• After the Compact Fluorescent Lamp (CFL) revolution in Kerala, another energy saving initiative, Light Emitting Diode (LED) bulbs would be installed in all the street lights in Kerala.

    As part of the initiative, a technical specification would be issued by the Energy Management Centre (EMC). To study the specification, a pilot project would be implemented in 65 areas in all the Corporations and municipalities.

    EMC director Dharesan Unnithan said that tenders have been floated for the pilot project and several prominent companies have expressed interest in the project. Samples have been given by these companies and it is in the process of finding out the energy saved by the LED bulbs and the light produced by the device.

    “The samples will be tested and it will be installed in the KSEB poles within two months. The functioning of these street lights would be monitored by EMC and it would finalise a technical specification,” he said.

    The specifications would be issued within six months which would be given to all the local bodies in the state. The conversion of the conventional street light system to LED will take place in a phased manner.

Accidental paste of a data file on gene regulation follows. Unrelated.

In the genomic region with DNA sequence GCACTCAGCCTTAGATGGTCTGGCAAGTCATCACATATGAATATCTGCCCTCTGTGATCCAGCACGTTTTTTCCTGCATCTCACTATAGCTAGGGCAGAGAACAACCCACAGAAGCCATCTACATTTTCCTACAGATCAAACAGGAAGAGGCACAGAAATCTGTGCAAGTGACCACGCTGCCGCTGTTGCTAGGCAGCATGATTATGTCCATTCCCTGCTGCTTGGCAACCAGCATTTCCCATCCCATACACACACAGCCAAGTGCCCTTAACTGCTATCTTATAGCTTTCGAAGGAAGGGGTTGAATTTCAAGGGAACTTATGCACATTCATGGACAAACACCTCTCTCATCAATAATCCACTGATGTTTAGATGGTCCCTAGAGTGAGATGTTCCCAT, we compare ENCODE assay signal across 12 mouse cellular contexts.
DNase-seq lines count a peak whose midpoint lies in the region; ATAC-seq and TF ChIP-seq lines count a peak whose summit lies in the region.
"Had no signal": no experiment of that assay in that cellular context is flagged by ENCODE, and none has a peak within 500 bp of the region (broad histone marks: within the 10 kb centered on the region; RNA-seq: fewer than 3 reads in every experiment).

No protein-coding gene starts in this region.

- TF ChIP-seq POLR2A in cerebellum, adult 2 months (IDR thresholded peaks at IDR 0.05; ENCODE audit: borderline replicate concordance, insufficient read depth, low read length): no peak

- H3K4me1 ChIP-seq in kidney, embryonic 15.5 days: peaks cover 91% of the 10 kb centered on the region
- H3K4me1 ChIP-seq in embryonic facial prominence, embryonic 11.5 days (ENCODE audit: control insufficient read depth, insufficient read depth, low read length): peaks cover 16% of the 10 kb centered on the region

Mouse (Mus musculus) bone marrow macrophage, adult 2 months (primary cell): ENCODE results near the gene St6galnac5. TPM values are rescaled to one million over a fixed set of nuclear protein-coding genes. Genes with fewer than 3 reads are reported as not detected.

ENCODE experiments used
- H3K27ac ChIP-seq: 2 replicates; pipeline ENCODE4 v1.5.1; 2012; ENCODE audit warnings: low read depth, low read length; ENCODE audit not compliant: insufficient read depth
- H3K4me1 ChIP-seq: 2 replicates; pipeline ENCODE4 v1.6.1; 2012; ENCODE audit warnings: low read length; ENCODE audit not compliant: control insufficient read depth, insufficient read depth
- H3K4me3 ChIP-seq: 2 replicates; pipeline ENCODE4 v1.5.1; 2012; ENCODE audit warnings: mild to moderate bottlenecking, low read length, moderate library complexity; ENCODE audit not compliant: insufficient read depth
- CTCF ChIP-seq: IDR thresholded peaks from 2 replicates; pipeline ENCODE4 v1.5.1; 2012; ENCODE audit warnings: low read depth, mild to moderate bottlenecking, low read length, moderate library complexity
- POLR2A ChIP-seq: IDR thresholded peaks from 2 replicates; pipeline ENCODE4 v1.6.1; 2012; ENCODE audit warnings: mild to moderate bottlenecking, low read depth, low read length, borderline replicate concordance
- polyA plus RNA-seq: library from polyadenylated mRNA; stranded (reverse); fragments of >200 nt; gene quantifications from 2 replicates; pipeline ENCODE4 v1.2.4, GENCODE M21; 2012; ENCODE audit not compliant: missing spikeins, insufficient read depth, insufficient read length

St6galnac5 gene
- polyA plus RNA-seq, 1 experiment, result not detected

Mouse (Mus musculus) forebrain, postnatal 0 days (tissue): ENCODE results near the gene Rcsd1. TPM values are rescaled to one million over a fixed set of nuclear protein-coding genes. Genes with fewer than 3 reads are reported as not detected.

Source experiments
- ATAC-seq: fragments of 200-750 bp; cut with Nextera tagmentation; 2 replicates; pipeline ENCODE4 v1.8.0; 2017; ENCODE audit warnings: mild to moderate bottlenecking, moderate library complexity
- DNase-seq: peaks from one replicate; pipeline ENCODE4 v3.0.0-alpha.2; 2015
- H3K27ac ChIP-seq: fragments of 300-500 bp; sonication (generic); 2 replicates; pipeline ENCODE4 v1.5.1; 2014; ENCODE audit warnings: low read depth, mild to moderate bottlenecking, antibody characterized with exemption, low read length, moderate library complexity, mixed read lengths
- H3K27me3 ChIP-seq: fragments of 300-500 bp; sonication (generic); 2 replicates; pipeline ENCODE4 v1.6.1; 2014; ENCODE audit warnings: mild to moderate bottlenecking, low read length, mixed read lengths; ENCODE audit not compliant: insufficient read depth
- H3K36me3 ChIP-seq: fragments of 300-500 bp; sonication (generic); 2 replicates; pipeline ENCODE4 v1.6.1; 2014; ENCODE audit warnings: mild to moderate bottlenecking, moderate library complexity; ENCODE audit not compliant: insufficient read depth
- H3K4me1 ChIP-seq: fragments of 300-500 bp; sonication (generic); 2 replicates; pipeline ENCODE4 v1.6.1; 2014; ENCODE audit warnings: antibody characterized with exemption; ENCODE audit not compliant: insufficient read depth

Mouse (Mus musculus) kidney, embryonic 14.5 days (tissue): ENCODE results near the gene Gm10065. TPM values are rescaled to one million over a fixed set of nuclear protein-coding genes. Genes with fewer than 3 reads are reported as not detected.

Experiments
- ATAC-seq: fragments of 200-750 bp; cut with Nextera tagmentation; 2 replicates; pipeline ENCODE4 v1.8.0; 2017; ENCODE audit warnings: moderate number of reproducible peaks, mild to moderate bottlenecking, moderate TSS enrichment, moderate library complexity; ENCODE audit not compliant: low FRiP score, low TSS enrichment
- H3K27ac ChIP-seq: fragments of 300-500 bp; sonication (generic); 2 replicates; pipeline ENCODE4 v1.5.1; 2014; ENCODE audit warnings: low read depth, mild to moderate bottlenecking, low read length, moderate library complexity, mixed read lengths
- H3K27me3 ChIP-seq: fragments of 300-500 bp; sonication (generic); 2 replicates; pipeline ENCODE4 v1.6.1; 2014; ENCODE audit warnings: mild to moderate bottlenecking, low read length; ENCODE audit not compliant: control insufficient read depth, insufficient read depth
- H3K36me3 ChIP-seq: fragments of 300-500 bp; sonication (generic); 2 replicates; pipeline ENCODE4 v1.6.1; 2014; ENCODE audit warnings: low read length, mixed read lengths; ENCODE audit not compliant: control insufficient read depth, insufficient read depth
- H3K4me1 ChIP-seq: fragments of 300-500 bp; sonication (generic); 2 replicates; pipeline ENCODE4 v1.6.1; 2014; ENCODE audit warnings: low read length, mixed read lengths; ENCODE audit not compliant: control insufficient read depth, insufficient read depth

In the first step, 100 LED bulbs would be given to each local body which will be installed in selected streets.

    After the installation, the monitoring process will be conducted mainly on the intensity of light and its effects in the long run.

    When a government agency like EMC comes out with the specification it will be easy for the local bodies to implement the project. The LED concept would help in reducing the power consumption along with the duration of the device which can have life of 50,000 hours. It is pointed out that LED bulbs could save more than 50 per cent of the consumption when compared to ordinary tube lights.

    Here at Core77, we’ve been anxiously anticipating the rise of new lighting forms that embrace and highlight the strengths of CFL and LED bulbs. It’s great to see that we’re not the only ones…Dwell magazine welcomes Spring with their first annual Light and Energy issue.

    Inside the pages of this month’s issue, we not only see innovative examples of energy-efficient LED lamps and pendants, but we also get a brief history of the lightbulb from Edison to the shuttering of GE’s last American incandescent bulb favtory. Considering that “nineteen percent of the world’s energy use goes towards keeping it bright,” it’s a relief that designers are stepping up to the plate and taking on this challenge in style. Here’s an exclusive preview of this month’s lighting picks with Dwell senior editor, Kelsey Keith:

    The primary focus of our April Light & Energy issue is how energy usage has rapidly changed in the past ten years, and will continue do so as incandescents are completely phased out by 2015.

    For our product coverage this month, we took a different tack: I wanted to highlight the design of the newest, most groundbreaking lighting on the market. (Half of which, not-so-incidentally, are using LEDs in place of traditional bulbs, in a few cases even mimicking the old fluorescents.)


  • led light 07.12.2011 No Comments